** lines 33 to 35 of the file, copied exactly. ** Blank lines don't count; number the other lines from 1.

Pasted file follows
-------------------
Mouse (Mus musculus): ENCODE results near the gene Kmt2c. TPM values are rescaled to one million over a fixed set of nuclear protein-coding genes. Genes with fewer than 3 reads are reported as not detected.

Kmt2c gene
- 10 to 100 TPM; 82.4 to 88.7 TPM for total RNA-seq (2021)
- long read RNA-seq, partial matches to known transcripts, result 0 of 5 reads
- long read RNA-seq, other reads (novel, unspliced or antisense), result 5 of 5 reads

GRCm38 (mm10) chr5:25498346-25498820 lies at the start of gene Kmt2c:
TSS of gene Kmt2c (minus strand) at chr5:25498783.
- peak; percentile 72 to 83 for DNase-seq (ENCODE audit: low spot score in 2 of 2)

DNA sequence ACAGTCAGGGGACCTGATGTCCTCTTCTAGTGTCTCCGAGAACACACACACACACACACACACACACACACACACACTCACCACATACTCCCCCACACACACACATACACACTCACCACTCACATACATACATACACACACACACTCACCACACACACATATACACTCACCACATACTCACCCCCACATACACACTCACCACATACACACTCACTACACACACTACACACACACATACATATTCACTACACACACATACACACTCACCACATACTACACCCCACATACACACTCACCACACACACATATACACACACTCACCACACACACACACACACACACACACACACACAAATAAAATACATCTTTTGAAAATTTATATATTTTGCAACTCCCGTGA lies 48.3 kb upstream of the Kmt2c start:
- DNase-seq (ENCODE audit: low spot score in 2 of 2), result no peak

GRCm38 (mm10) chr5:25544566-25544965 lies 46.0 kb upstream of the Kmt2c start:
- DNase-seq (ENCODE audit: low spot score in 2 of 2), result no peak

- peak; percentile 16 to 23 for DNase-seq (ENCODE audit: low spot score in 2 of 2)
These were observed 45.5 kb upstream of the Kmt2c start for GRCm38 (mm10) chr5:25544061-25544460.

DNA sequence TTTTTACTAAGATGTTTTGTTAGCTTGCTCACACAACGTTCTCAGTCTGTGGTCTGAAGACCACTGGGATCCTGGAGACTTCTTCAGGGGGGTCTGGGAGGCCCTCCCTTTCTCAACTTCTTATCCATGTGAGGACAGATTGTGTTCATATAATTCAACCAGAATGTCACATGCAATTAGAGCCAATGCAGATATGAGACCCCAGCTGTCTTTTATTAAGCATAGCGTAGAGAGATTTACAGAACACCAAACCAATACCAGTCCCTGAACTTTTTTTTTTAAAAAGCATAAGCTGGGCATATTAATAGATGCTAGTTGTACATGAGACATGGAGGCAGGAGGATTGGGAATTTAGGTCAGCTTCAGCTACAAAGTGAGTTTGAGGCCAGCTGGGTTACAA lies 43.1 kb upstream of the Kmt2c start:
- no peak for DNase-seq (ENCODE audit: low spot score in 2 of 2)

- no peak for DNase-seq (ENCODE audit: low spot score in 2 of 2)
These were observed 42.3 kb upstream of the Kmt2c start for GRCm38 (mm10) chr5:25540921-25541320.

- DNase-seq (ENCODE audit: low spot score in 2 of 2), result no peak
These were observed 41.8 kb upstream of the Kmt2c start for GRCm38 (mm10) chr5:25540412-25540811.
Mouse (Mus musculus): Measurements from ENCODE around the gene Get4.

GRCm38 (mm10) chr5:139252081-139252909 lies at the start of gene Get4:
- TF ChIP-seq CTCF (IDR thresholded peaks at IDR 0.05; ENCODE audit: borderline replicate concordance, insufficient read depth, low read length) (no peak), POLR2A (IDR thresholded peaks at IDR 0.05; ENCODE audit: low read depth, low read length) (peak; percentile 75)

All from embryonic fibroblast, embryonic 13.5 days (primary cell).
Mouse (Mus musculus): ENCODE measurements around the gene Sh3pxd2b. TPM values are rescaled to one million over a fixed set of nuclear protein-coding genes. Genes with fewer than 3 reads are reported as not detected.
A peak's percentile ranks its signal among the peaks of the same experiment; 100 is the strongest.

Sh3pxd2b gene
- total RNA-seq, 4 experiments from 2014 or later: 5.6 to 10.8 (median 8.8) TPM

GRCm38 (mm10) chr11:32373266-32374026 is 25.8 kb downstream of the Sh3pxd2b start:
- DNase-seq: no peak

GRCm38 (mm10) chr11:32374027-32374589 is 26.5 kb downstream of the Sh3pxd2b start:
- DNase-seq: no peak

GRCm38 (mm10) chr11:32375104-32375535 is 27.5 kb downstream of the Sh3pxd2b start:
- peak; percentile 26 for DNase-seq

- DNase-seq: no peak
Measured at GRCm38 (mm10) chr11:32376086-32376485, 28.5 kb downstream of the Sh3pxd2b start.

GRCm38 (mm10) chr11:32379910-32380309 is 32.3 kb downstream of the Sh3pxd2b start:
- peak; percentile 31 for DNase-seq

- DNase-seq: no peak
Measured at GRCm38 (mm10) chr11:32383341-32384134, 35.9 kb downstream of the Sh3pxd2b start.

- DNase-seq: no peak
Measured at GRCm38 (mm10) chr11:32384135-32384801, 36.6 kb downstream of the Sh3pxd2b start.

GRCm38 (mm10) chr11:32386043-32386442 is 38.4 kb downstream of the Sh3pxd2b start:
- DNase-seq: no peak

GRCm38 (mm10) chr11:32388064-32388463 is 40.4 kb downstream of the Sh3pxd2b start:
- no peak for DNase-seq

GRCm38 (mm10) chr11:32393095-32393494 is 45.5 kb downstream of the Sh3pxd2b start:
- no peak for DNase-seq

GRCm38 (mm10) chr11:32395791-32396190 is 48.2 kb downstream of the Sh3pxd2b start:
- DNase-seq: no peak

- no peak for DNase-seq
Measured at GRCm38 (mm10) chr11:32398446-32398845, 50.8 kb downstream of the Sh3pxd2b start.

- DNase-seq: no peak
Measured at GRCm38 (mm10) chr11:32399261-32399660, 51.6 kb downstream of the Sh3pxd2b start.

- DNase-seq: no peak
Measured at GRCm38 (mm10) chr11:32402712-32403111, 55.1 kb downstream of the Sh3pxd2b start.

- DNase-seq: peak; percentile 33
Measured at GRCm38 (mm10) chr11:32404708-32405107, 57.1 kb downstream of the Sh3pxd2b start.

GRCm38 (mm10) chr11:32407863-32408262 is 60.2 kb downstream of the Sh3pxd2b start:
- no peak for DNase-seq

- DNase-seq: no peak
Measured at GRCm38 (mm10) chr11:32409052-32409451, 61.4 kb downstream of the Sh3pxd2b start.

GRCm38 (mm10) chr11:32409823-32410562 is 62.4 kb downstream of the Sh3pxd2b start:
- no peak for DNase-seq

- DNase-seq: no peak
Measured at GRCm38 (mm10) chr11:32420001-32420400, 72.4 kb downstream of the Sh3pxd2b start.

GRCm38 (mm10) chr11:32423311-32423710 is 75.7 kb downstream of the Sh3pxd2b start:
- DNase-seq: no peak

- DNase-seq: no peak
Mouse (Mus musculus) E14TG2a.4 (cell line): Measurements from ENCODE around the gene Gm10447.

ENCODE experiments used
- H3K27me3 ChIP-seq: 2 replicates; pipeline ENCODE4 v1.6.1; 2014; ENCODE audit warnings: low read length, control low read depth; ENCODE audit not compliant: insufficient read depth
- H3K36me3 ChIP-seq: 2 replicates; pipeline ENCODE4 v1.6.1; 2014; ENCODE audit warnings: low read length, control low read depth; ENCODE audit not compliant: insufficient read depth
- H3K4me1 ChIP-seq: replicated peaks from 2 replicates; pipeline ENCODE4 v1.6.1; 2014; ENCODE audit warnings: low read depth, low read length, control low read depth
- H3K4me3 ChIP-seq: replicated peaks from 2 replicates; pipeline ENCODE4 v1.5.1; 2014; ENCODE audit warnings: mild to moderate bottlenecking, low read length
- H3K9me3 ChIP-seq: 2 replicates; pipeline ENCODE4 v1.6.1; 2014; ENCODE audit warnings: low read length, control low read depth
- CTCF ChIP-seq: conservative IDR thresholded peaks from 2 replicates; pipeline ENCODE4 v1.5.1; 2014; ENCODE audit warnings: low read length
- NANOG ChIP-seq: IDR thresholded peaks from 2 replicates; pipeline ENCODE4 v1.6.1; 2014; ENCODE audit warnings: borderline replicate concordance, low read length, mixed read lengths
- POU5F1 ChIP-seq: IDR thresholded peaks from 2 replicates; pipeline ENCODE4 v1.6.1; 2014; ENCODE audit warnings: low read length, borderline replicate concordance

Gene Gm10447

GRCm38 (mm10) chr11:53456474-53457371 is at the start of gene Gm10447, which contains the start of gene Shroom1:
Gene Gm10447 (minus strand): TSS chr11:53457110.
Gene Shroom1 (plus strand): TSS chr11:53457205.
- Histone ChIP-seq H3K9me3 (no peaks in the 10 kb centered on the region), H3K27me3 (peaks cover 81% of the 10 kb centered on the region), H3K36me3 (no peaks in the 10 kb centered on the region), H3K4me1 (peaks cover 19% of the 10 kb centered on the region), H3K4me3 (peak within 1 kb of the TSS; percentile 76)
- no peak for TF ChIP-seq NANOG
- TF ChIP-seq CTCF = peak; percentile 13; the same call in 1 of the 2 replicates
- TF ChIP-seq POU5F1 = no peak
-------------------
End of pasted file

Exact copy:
GRCm38 (mm10) chr11:32375104-32375535 is 27.5 kb downstream of the Sh3pxd2b start:
- peak; percentile 26 for DNase-seq

- DNase-seq: no peak